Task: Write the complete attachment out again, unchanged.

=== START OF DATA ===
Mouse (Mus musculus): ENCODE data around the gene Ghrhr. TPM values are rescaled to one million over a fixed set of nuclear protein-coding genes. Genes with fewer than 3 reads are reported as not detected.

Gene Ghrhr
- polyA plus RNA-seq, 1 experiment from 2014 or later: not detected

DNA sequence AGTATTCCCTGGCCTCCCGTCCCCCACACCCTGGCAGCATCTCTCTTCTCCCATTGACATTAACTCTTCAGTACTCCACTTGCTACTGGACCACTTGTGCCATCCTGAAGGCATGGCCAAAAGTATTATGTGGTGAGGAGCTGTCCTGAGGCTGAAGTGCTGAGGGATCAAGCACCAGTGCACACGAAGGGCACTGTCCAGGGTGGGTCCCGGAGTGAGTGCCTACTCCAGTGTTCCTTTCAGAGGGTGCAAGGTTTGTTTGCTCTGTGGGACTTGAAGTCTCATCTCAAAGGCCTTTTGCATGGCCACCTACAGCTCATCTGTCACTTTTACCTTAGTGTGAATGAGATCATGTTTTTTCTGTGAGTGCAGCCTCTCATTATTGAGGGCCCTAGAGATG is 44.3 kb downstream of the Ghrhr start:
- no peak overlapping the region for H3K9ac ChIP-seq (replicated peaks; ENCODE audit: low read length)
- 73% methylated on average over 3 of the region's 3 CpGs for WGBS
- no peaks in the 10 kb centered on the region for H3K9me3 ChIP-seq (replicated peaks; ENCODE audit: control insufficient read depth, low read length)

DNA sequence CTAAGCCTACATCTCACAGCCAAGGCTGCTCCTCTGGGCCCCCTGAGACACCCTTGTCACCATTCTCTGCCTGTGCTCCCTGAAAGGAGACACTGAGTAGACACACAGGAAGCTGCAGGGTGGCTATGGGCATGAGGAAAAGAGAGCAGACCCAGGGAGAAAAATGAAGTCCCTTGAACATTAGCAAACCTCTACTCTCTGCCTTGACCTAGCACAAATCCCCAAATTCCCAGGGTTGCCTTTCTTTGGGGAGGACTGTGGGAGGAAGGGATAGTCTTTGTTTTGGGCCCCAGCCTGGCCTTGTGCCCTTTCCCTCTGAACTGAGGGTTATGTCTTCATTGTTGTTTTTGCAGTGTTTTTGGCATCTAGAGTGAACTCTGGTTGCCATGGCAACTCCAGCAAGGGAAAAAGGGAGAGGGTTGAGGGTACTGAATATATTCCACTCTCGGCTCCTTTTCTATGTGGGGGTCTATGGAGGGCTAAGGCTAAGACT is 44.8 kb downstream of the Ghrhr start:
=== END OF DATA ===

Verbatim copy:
Mouse (Mus musculus): ENCODE data around the gene Ghrhr. TPM values are rescaled to one million over a fixed set of nuclear protein-coding genes. Genes with fewer than 3 reads are reported as not detected.

Gene Ghrhr
- polyA plus RNA-seq, 1 experiment from 2014 or later: not detected

DNA sequence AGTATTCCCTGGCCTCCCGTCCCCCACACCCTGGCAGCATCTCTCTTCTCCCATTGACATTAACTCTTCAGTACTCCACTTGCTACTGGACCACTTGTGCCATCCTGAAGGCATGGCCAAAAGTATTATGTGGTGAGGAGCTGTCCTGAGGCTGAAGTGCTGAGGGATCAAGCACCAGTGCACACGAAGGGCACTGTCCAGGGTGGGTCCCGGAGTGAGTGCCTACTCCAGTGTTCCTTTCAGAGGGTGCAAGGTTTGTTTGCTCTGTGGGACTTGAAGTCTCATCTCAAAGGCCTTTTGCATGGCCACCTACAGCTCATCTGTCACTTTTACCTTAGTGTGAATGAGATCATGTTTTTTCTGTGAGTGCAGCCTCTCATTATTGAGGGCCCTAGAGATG is 44.3 kb downstream of the Ghrhr start:
- no peak overlapping the region for H3K9ac ChIP-seq (replicated peaks; ENCODE audit: low read length)
- 73% methylated on average over 3 of the region's 3 CpGs for WGBS
- no peaks in the 10 kb centered on the region for H3K9me3 ChIP-seq (replicated peaks; ENCODE audit: control insufficient read depth, low read length)

DNA sequence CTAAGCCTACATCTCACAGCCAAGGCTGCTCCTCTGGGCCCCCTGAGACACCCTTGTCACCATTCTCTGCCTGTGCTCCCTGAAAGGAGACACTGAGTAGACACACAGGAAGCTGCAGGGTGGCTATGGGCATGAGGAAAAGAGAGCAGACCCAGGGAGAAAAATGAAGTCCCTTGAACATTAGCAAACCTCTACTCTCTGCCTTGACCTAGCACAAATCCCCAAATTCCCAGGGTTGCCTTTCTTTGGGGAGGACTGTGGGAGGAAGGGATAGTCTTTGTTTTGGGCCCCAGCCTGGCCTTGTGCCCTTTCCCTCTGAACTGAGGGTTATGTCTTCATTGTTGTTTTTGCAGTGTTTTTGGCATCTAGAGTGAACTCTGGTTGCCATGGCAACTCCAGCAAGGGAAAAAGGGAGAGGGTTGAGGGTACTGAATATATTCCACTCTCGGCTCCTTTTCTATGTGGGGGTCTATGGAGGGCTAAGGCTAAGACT is 44.8 kb downstream of the Ghrhr start: